Effects of hyperventilation on oxygen transport during exercise
During physical exercise, if alveolar CO2 levels drop (overbreathing in relation to CO2 production), the main effects on oxygen transport are the same: less oxygen is delivered to tissues due to hypocapnic vasoconstriction and the suppressed Bohr effect.
Training inspiratory muscles can be an independent purpose for breathing exercises. However, this type of training (improved strength of the inspiratory muscles) does not address the mechanism of reduced oxygen transport during dyspnea (breathlessness or shortness of breath). Therefore, the main physiological potential and benefit of breathing training are improved breathing patterns, VO2max, and body oxygenation test results at rest (slower and lighter breathing with reduced respiratory frequency and minute ventilation rate). All these effects can be achieved with longer exhalations during inspiratory muscle training. Lifestyle corrections (see Learn here Section) will improve benefits of inspiratory muscle training as well. The best sport performance effects were so far found after application of the breathing device which name is provided right below here as your bonus content.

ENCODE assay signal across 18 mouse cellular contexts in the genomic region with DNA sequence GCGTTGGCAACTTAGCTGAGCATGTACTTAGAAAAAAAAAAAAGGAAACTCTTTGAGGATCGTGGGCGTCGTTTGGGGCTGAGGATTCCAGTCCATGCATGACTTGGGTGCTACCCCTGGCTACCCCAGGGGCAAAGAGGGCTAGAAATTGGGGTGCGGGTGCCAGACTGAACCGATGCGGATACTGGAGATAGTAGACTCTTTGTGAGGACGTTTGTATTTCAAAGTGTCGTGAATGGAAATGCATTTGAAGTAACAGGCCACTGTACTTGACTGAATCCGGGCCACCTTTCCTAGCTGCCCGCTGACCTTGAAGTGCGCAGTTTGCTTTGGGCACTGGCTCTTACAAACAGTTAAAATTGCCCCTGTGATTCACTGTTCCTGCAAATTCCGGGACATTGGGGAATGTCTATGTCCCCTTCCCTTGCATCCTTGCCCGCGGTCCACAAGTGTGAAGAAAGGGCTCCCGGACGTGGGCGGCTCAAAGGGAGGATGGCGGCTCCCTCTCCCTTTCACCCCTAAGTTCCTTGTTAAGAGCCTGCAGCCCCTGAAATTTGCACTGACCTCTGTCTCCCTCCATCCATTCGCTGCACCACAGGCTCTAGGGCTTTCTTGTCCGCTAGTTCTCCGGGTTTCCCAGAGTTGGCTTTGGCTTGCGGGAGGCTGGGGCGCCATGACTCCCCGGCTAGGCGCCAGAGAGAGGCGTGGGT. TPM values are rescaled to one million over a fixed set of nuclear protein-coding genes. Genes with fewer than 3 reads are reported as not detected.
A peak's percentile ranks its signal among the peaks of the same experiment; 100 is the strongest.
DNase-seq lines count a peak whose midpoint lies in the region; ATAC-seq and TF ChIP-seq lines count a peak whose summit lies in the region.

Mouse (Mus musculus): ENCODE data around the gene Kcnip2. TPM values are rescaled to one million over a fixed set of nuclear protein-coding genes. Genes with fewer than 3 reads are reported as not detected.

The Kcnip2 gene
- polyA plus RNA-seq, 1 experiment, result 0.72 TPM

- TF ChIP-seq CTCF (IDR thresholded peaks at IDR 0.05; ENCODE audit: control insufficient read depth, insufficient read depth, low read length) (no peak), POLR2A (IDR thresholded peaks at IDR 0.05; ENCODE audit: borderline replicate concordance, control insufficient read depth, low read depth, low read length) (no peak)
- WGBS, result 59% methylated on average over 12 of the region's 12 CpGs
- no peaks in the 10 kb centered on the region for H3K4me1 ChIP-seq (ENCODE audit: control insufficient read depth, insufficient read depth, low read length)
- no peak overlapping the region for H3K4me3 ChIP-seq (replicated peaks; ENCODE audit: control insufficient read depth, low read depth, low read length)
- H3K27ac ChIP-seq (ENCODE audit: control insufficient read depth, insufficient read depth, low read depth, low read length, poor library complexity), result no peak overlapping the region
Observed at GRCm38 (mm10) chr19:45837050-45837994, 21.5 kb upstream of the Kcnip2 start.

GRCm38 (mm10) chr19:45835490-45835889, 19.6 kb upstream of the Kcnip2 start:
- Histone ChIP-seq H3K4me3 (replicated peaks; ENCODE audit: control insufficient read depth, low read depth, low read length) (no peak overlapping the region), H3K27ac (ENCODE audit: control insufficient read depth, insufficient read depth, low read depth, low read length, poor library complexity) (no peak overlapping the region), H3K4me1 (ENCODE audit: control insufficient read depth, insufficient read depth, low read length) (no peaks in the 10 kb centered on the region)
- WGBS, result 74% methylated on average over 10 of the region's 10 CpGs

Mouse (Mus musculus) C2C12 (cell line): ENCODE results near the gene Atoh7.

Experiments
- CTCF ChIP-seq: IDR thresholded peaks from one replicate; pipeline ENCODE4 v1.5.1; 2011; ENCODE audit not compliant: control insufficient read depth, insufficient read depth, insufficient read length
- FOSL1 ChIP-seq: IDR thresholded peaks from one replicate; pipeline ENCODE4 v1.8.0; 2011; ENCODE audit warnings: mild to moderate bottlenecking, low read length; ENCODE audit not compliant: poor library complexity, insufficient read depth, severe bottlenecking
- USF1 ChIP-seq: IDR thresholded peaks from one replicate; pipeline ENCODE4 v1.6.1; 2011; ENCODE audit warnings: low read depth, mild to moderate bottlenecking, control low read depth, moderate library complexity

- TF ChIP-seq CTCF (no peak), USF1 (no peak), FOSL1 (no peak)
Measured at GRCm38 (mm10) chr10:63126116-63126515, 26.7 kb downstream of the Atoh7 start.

This YouTube Video explains how to choose effective breathing techniques for high body oxygen levels:
- This page in Spanish: Entrenamiento muscular inspiratorio (Evaluación): ¿Cómo obtener más beneficios?
For references and important extracts from abstracts, visit Inspiratory muscle training studies.
1.Muscles of respiration (From Wikipedia)
2. Respiratory Muscle Training (From Physiopedia)
3. Mechanics of the respiratory muscles (From Webmd)
Go back to Breathing Techniques
New breathing students with terminal conditions (end-stage disease) are accepted on CureEndStageDisease.com with Dr. Artour's Triple Guarantee.
You can leave your grammatically correct feedback and/or comment on the most relevant page. It may be below. Thanks.